Prehistoric Art - Part Two

Contributed by:  Tim Gill

This is the follow up to Part 1 of the “Prehistoric Art” course syllabus shared by Tim Gill. See below the complete weekly schedule with readings.

Weekly Schedule and Readings

Week 1: Introduction

Friday, January 23, 2015:

Overview of course and course requirements, and a short lecture introducing the subject of Prehistoric Art.

Reading:  None required, however, it is recommended that you scan through White, Prehistoric Art, and read Chapter 1 (“Introduction”) if possible.  (If you are feeling ambitious, you might consider getting started on the readings for Monday 1/26.)

Week 2: Anthropology and "Art"

Monday, January 26:  

Discussion:  The Anthropology of Art.
Reading: White, Prehistoric Art, Chapter 1 (“Introduction”); White, Prehistoric Art, Chapter 2 (“Art, Culture, and the Issue of Context”); Morphy, Traditional and modern visual art of hunting and gathering peoples; Conkey, Hunting for images, gathering up meanings:  art for life in hunting-gathering societies; NY Times Article 11/4/14:  Thanks to Giacometti, Sotheby’s Hits Its Highest Total Ever at Fall Opening.

Friday, January 30:  

Lecture and Discussion:  Symbolism, Meaning and Material Culture.
Also:  Panel sign-up sheets will be available in class.
Reading: Rossano, Making Friends, Making Tools and Making Symbols; Hodder, The Archaeological Process, Chapter 4; Hodder, Material Practice, Symbolism and Ideology.


Week 3: The European Ice Age

Monday, February 2:  

Lecture:  Life in the European Ice Age:  Global Cooling, Neanderthals, and Modern Humans.
Reading: Lewis-Williams, The Mind in the Cave, Chapter 3; Wynn and Coolidge, How to Think Like a Neandertal, Chapter 1 (“True Grit”); Fagan, Cro-Magnon, pp. 118-122; 124-126; and Chapter 7.

Friday, February 6:  

Lecture:  Survey of the Art of the European Ice Age; and FILM:  Marsoulas, The Forgotten Cave.
Deadline to sign up for a Panel.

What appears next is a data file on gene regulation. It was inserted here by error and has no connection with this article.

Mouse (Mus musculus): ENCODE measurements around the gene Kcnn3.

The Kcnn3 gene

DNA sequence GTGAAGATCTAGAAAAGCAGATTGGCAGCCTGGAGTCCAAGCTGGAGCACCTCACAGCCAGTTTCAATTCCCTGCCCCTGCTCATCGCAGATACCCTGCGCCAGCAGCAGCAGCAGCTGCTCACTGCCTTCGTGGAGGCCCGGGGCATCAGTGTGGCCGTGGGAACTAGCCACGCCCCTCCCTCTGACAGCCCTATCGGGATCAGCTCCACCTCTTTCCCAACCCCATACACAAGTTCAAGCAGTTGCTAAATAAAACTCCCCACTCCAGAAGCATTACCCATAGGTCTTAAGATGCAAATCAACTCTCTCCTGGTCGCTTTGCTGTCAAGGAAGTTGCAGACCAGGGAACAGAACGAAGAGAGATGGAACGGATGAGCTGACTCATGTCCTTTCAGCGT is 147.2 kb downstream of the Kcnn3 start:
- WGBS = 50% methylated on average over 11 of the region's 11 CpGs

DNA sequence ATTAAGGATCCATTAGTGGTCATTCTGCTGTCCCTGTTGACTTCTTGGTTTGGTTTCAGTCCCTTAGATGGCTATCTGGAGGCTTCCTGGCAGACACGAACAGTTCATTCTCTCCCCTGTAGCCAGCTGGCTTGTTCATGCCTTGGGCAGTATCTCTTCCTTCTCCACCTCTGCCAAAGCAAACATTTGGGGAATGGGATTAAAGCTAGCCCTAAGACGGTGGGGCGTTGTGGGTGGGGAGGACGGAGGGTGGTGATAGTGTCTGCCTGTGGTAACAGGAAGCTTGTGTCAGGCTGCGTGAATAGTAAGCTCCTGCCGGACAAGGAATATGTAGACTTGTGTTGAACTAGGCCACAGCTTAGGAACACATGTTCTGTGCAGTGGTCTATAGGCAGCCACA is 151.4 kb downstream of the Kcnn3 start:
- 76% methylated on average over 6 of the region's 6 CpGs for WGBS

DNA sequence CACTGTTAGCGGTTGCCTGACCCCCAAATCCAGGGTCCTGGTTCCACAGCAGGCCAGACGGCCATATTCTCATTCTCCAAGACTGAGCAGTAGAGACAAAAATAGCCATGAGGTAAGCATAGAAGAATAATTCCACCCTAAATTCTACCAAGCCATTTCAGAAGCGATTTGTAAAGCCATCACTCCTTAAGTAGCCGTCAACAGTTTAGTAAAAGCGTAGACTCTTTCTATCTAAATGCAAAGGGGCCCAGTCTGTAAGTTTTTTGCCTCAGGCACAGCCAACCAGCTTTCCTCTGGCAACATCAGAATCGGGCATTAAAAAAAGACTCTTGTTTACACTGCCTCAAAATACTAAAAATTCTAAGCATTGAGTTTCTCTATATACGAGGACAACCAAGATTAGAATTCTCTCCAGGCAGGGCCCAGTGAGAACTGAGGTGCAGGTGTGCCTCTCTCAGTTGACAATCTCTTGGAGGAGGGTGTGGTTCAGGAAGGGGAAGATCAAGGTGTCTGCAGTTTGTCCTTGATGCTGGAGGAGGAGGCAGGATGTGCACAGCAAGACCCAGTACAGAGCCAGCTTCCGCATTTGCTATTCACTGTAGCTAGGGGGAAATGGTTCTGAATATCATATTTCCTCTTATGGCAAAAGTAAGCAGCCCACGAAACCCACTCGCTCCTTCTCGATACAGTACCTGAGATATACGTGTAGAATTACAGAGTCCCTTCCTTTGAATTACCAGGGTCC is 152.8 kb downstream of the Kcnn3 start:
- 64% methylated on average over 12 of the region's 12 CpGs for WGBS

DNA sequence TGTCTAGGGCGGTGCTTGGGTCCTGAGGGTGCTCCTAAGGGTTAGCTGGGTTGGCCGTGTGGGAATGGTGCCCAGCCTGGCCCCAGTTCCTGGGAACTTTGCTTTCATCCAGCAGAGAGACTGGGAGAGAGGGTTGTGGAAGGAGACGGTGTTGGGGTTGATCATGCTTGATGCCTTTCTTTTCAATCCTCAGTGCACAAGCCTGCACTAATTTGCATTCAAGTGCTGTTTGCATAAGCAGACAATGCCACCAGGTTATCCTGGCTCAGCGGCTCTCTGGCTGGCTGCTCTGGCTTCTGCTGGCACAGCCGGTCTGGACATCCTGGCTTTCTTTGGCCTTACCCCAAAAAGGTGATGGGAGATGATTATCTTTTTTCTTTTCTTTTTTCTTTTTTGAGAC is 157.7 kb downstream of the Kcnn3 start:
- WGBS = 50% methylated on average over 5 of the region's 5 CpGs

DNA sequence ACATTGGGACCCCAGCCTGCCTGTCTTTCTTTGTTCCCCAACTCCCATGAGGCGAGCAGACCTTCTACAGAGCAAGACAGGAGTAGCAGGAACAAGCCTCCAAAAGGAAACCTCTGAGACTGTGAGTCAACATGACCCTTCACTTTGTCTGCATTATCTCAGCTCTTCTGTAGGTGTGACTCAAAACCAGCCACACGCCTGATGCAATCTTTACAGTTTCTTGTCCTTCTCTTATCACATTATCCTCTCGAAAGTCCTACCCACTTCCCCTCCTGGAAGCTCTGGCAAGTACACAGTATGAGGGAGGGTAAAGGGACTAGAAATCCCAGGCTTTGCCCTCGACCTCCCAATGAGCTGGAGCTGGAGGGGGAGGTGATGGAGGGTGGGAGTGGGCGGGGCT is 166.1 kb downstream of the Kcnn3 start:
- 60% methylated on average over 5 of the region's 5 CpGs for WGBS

Reading: White, Prehistoric Art, Chapter 3 (“Painted Caves, African Women, Cro-Magnons, and the Scientific Imagination”); White, Prehistoric Art, Chapter 4 (“Prehistoric Representation in Western Europe”); White, Prehistoric Art, Chapter 5 (“Prehistoric Representation in Central and Eastern Europe and Siberia”).
Recommended:  Conkey, The Identification of Prehistoric Hunter-Gatherer Aggregation Sites, the Case of Altamira.


Week 4: Cognitive Theories and Prehistoric Art

Monday, February 9:  

Lecture and Discussion:  The Embodied Mind and Another Look at the Question of “Meaning.”
Reading: Johnson, The Meaning of the Body, Preface, Introduction, pp. 92, 155 and 273-278, and Chapter 10; Johnson, Mind Incarnate, from Dewey to Damasio; Conkey, New Approaches in the Search for Meaning.

Friday, February 13:  

Lecture:  Cognitive Fluidity, Conceptual Blending and Metaphor
Reading: Mithen, Seven Steps in the Evolution of the Human Imagination.
Gill Dissertation:  Excerpt; Lakoff and Johnson, Metaphors we live by, Chapter 1 (“Concepts we live by”); Turner, The Way We Imagine.


Week 5: Human Physical Engagement with Cave Art

Monday, February 16:  NO CLASS, Presidents’ Day.

Friday, February 20:

Lecture:  Case Study on the Embodied Mind and the Experience of Cave Art:  the imagery of the cave of Les Trois Frères, in the foothills of the Pyrenees, Southern France.
Reading: Fagan, Cro-Magnon, Chapter 11; Clottes, Sticking Bones into Cracks in the Upper Paleolithic; Bégouën et al, General Conclusion in La Caverne Des Trois-Frères; Leroi-Gourhan, Treasures of Prehistoric Art, pp. 366-368. (OK to skim items 3 and 4 – just get an idea of the amazing variety of images and material culture in this cave)


Week 6: Humans and Other Animals; and the Roles of Women in Prehistoric Art

Monday, February 23:  

PANEL # 1:  The Human-Animal Connection
Reading: Cook, Ice Age Art, Chapter 5 (“Animals in Art”); Shipman, The Animal Connection and Human Evolution; Harrod, selections from The Animals Came Dancing.

Friday, February 27:  

Guest Lecture/Discussion with Professor Meg Conkey:  The Roles of Women in Archaeology and in the Ice Age
Reading: Owen, Distorting the Past, Gender and the Division of Labor in the European Upper Paleolithic, Introduction and Chapter 6; Hays-Gilpin, From Fertility Shrines to Sacred Landscapes.
Chaussonnet, Needles and Animals:  Women’s Magic; Mellars, Origins of the Female Image.


Week 7: Deeper into the World of Ice Age Art

Monday, March 2:

FILM:  Cave of Forgotten Dreams, by Werner Herzog.  This film shows the incredible cave art of the Grotte Chauvet in Southern France.  It will take the entire class session (we may need to start a few minutes early).
Reading: Interview with Herzog, from Nature; Clottes, Cave Art, pp. 32-53.
Clottes, Chauvet Cave, The Art of Earliest Times, Chapter 5 (“The Techniques of Parietal Art”).

Friday, March 6:  

Discussion of Cave of Forgotten Dreams. Review of Course for Midterm.
Reading: Robert-Lamblin, “An Anthropological View,” from Clottes, Chauvet Cave, The Art of Earliest Times.

Review your notes and the assigned readings; come to class with questions about the material covered to date.